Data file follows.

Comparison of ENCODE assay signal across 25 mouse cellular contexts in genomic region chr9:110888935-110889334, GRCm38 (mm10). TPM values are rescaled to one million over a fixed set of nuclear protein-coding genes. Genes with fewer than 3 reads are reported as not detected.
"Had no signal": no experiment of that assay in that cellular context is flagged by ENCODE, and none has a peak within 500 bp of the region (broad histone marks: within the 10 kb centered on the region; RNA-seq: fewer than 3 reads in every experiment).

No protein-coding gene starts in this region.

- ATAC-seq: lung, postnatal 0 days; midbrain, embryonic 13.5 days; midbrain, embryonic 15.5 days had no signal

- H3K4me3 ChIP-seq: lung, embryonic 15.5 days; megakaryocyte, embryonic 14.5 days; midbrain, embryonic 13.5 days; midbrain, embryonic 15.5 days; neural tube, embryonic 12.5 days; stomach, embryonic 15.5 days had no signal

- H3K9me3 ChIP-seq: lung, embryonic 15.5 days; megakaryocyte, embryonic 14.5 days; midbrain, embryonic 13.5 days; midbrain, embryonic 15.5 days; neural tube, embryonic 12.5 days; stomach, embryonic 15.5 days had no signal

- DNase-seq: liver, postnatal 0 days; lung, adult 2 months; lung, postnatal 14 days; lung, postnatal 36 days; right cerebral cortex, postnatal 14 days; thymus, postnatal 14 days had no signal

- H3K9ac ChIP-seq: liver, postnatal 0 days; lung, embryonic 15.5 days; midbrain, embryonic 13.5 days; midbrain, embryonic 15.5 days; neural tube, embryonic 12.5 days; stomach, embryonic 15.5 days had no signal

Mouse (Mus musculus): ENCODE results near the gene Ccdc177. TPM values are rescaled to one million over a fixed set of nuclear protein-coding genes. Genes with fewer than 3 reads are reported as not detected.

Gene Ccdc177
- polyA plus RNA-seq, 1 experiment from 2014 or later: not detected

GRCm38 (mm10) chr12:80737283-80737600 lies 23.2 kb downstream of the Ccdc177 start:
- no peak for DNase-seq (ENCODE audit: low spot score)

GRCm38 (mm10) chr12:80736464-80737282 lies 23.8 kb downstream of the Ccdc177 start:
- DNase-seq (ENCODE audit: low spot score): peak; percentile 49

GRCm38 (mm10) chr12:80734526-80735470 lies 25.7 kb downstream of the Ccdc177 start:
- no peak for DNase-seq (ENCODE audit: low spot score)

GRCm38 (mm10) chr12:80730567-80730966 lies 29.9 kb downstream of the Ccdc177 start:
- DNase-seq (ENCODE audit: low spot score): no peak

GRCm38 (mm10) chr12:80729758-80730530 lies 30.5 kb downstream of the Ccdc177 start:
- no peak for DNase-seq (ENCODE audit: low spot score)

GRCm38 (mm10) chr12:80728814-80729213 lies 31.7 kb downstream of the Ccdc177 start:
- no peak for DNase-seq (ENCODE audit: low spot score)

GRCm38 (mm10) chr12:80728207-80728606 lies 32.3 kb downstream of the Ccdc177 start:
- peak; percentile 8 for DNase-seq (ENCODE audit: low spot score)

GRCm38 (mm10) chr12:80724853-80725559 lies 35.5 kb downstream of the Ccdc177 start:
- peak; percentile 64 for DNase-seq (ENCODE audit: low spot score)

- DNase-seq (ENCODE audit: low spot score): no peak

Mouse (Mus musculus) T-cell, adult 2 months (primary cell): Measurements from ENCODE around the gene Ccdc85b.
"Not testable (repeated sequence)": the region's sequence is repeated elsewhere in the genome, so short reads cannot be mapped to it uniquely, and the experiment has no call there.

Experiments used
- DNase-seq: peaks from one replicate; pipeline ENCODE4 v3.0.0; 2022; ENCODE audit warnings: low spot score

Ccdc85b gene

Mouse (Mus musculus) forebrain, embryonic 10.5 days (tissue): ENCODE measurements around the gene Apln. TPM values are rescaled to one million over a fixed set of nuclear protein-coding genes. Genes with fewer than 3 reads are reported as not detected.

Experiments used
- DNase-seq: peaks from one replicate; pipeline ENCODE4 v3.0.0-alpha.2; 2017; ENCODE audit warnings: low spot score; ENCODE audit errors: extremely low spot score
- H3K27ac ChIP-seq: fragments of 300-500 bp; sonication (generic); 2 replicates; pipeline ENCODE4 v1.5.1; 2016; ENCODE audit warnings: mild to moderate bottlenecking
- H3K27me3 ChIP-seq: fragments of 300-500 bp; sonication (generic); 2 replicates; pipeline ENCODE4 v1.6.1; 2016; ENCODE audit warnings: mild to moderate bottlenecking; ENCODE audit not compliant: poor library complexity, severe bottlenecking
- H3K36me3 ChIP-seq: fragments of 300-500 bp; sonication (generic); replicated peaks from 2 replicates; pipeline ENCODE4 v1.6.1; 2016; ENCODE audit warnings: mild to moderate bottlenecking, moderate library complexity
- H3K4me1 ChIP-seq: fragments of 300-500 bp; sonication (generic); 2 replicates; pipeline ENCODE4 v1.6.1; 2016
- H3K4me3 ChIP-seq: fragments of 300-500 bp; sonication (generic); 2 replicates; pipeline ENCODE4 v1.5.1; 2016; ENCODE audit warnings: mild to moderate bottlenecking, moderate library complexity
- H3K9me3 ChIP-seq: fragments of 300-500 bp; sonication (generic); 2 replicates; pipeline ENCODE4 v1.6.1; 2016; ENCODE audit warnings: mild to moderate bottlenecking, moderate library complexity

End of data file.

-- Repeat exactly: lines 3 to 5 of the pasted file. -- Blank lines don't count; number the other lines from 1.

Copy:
No protein-coding gene starts in this region.

- ATAC-seq: lung, postnatal 0 days; midbrain, embryonic 13.5 days; midbrain, embryonic 15.5 days had no signal

- H3K4me3 ChIP-seq: lung, embryonic 15.5 days; megakaryocyte, embryonic 14.5 days; midbrain, embryonic 13.5 days; midbrain, embryonic 15.5 days; neural tube, embryonic 12.5 days; stomach, embryonic 15.5 days had no signal